THE SEMI-CRIMINALIZATION OF POLITICAL DIFFERENCES
Via Steve Benen, you probably saw the lede of this story from The Hill:
Senate Republicans have requested information about Attorney General nominee Eric Holder's role in the Elian Gonzales controversy as part of a broad probe into his tenure with the Clinton administration and potential ties to presidential scandals during that era....
While the senators have publicly stated concerns about Holder's role in the 2001 pardon of fugitive financier Marc Rich, the move to focus attention on the highly controversial Gonzales case indicates the confirmation of President-elect Obama's top law enforcement official will be anything but smooth....
In fact, the senators have sought information from both the Clinton Library and Mike Mukasey, the current attorney general, on a laundry list of issues.
Now, I understand why right-wingers -- at least those who want to endless re-fight the battles of the Clinton years -- want to try to make hay of the Elian incident (in which the effective kidnapping of the six-year-old by the so-called Miami Relatives was ended by a raid with lousy optics) and the highly dubious Rich pardon, but this jumped out at me:
The senators also asked for any Holder ties to pardons of 16 Puerto Rican nationalists granted by President Clinton in 1999, as well as a gun-control measure Clinton signed that year and the extension of the gun-control Brady Bill.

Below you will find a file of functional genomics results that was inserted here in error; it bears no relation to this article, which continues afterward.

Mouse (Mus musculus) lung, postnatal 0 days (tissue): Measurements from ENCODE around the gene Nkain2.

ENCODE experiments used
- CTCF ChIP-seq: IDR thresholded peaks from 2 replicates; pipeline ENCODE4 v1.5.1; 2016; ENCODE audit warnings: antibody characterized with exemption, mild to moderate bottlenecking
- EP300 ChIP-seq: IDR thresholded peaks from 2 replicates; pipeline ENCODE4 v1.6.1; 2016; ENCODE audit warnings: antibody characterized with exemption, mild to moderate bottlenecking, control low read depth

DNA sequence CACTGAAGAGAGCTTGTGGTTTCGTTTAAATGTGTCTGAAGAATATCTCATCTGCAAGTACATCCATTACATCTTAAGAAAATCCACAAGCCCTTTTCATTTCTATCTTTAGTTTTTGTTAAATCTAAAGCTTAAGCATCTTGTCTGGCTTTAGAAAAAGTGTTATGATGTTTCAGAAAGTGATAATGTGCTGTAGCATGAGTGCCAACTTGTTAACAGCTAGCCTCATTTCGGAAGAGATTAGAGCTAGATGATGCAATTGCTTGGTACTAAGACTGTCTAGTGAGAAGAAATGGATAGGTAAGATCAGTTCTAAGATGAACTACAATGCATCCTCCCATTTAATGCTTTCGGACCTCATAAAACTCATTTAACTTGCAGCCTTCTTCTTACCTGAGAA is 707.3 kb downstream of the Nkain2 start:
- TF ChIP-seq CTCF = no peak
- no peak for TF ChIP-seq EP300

So it's possibly a dealbreaker if you supported the freaking Brady Bill? It's the law of the land, it passed in 1994 with 88% public approval, but Holder has to be grilled about it?
And that sinister-sounding 1999 gun law of Clinton's? Well, unless I'm sorely mistaken, no gun law was actually passed that year (the year of Columbine), but there was this horrifying piece of jackbooted thuggery:
Last May, the Senate narrowly approved modest gun control measures requiring background checks for gun show purchases and child safety locks on new weapons, banning assault weapons for juveniles, and banning the importation of large capacity ammunition clips.
... The legislation also dedicated $1 billion annually for five years for tougher enforcement of violent crimes committed by America's youth, while expanding juvenile crime prevention programs. It also allows for studies on the effects of movies, television and video games on children.
But the legislation was not passed by the House, where it was countered by a concerted lobbying effort by the National Rifle Association and its congressional allies. The House defeated the bill after it was amended to include a watered-down version of the background checks at gun shows that was backed by the NRA.
And Holder may have enabled this failed attempt to tweak America's gun laws modestly? My God! He may as well have tried to have us all shipped to gulags!
So that's what we have to look forward to. Oh, and don't you love the way the story in The Hill places working through the democratic process to modify gun laws under the rubric of "presidential scandals during that era"?